Myotherapy helping a Geelong dancer manage her Severs


Severs Disease

Recently we had a young girl that came in with Severs Disease. Complaining of heel pain, mostly after exercise. Mainly feeling it on the left heel but not uncommon to feel it in both at one time. She is a very active person with school sports as well as dance 2-3 times/wk and an upcoming performance.

Her work load was high but there was no chance of complete rest if she was to perform in her upcoming show. It was a situation where we were going to have to manage the symptoms to get her through the show. Usually a time of rest would be recommended but this wasn’t possible with her rehearsals and impending opening night.

It came down to treatment and self management tools in between sessions to get her through. Within each Myotherapy appointment massage was used to loosen off the calf, tibialis posterior, hamstring and glutes. Then some self massage, stretches and strengthening exercises were prescribed for at home management. She ended up getting through multiple shows using ice on the affected area, post performance.

One of the key things to take out of the situation is for children to speak up when something doesn’t feel right with their body. Prevention is always better than rehabilitation. It is great that children can be so in tune with their bodies at such a young age. Rather than saying “she’ll be right”, seek professional help to diagnose and treat before it turns into something that is hard to manage.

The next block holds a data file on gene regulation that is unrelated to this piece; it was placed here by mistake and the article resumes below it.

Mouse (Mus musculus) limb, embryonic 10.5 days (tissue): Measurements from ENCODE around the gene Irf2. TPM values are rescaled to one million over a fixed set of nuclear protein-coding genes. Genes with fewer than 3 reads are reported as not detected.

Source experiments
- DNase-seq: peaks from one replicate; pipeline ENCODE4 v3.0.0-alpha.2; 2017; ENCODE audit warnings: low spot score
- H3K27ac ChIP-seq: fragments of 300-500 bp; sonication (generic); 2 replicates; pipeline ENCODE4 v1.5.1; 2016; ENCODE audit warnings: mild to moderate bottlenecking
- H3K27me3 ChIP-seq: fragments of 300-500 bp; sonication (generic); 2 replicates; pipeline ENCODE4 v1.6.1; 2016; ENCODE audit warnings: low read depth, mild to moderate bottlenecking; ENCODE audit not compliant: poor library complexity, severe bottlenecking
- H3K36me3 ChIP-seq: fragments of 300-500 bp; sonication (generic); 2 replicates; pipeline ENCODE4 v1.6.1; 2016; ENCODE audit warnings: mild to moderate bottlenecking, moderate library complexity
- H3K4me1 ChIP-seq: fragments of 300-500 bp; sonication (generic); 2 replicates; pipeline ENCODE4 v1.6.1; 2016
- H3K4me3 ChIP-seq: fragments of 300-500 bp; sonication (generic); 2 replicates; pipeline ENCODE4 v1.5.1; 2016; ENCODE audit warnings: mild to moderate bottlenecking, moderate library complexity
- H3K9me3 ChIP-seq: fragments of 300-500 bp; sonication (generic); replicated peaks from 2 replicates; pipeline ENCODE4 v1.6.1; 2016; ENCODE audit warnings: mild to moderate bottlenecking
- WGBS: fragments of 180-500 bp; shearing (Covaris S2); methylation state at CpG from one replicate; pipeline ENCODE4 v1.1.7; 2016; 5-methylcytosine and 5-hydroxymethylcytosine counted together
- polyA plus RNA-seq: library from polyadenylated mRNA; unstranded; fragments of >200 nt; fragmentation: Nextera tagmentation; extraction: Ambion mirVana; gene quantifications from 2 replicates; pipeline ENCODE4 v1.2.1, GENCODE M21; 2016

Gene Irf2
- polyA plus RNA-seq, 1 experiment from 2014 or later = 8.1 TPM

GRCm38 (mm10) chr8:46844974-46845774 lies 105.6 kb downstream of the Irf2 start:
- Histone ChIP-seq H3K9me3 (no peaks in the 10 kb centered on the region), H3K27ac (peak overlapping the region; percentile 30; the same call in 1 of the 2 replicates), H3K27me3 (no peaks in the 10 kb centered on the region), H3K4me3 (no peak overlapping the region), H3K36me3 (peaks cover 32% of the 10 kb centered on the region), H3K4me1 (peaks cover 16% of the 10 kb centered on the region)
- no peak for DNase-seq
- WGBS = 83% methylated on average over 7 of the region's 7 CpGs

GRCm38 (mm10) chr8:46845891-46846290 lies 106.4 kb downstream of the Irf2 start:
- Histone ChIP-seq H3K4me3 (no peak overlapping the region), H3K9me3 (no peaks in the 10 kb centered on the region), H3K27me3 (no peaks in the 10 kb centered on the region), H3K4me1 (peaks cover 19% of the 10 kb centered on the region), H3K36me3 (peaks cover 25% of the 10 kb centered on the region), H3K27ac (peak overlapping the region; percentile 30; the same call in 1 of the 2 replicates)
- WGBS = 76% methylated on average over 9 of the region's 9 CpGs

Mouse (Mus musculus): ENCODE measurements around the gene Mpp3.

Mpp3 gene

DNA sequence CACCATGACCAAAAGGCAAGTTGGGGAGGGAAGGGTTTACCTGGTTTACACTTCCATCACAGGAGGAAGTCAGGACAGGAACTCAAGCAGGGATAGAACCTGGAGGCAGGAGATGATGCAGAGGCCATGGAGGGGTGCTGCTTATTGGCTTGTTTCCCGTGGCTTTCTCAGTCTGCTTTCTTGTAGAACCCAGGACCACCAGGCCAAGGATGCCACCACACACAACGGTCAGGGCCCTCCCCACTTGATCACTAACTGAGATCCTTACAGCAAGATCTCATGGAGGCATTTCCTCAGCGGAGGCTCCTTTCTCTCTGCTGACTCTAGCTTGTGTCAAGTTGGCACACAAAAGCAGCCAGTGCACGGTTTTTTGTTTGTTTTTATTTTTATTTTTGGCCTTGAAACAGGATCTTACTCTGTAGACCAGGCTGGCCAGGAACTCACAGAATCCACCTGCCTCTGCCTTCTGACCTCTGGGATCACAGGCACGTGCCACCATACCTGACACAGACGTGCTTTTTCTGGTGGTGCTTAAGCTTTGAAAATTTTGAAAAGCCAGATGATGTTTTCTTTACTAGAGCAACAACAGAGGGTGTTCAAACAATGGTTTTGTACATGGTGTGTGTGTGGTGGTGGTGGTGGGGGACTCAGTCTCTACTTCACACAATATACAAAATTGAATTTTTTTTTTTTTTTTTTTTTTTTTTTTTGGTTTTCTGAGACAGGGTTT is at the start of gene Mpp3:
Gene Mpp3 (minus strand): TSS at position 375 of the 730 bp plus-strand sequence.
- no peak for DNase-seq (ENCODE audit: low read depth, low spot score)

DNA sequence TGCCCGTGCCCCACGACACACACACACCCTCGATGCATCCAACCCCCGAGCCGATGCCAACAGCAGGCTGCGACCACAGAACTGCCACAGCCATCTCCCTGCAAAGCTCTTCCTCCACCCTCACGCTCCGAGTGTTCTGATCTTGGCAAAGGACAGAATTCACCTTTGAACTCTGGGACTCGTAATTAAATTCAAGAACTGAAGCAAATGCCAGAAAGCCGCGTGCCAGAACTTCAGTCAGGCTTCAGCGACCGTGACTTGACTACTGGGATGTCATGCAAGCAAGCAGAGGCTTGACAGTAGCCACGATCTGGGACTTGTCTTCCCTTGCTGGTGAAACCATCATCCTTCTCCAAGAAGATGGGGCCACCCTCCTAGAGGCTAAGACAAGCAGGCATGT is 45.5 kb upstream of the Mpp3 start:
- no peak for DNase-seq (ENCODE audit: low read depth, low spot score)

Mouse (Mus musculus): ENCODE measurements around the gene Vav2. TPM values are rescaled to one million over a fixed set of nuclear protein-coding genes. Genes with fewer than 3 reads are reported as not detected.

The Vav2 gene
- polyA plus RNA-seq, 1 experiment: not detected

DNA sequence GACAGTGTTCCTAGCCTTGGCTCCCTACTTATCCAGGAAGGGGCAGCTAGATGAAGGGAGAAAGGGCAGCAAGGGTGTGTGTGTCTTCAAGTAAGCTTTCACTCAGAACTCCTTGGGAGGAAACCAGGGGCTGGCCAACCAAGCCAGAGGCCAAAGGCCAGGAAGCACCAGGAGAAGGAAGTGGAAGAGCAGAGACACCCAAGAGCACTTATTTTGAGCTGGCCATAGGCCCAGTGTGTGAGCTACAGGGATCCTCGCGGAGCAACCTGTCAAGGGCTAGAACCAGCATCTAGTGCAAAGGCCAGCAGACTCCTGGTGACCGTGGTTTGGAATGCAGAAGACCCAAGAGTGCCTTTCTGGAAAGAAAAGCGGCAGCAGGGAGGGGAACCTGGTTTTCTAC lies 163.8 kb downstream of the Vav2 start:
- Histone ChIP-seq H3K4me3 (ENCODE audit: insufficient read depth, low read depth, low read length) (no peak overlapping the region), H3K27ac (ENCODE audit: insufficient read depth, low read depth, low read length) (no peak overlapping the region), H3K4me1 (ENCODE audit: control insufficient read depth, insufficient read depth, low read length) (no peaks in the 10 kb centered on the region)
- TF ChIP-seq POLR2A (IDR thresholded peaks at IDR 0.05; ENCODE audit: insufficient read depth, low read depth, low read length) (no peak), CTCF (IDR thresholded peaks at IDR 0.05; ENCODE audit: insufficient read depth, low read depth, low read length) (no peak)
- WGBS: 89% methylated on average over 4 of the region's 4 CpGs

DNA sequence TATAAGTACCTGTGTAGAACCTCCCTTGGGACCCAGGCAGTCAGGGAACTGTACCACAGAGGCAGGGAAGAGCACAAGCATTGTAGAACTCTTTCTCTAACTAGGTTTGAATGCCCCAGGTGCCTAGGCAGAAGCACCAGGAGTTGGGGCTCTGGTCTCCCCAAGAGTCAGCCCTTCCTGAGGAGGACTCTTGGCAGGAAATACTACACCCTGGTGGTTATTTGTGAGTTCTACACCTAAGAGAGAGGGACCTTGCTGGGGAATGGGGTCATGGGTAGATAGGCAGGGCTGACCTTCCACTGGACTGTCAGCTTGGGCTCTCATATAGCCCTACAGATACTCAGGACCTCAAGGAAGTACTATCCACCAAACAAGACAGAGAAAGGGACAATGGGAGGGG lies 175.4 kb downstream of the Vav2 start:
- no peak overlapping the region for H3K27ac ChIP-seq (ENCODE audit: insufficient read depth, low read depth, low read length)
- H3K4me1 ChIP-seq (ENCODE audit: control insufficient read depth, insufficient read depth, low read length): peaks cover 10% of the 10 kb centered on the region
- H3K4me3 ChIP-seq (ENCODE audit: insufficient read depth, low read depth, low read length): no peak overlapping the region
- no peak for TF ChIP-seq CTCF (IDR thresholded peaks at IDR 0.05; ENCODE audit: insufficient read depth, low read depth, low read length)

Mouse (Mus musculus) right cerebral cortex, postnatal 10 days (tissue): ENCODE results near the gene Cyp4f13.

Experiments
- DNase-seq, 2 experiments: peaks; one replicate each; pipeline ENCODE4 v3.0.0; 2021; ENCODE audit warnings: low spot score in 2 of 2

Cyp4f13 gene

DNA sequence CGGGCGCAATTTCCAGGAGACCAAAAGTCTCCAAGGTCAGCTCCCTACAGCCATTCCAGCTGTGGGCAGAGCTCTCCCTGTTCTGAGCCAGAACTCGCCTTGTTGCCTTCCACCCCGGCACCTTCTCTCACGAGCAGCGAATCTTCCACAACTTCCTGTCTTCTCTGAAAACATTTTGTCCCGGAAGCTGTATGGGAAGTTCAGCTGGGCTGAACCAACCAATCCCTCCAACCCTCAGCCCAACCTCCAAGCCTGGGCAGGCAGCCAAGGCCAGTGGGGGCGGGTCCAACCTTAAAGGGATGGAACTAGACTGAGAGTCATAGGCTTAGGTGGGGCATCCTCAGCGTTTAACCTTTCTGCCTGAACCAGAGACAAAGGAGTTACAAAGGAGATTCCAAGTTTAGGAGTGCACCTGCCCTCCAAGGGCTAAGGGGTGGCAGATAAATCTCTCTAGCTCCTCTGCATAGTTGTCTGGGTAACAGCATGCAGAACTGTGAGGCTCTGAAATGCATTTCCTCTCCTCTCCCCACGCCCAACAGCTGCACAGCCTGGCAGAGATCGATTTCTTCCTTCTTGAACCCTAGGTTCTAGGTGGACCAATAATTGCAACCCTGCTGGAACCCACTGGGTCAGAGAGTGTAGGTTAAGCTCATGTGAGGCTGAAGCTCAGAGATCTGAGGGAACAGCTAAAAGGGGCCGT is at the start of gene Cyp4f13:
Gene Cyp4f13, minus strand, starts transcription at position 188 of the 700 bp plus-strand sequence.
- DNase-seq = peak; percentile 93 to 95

We know from a survey done by Ausdance that 52% of professional Australian dancers with chronic injuries are suffering from them by the time they reach 18 years of age! This figure jumps to 75% by age 25!! Indicating that we must listen to our kids to prevent an acute injury turning into a chronic one. Prevention is better than rehab!

A little more on Severs…..

It is a cause of heel pain in adolescent children (peak incidences are: Girls: 8 to 10 years old, Boys: 10 to 12 years old) where the achilles tendon attaches to the growth plate on the heel. During a growth phase bones can grow faster than muscle is able to adjust and causes strain at the unhardened growth plate. Exercise often aggravates symptoms.

Usually a modified exercise load is implemented to manage symptoms then strengthening added to help the gastrocnemius and soleus cope. Stretching and massage helps to ease symptoms and/or a heel lift in the bottom of the the affected sides day to day shoe can help as well.

Symptoms can last up to 2yrs but usually settle in 6-12 months. Similar to Osgood Schlatters, nothing can speed up the hardening of the growth plate. You just need to let the body do its thing.

Consult a Health Professional for advice or if you have any concerns.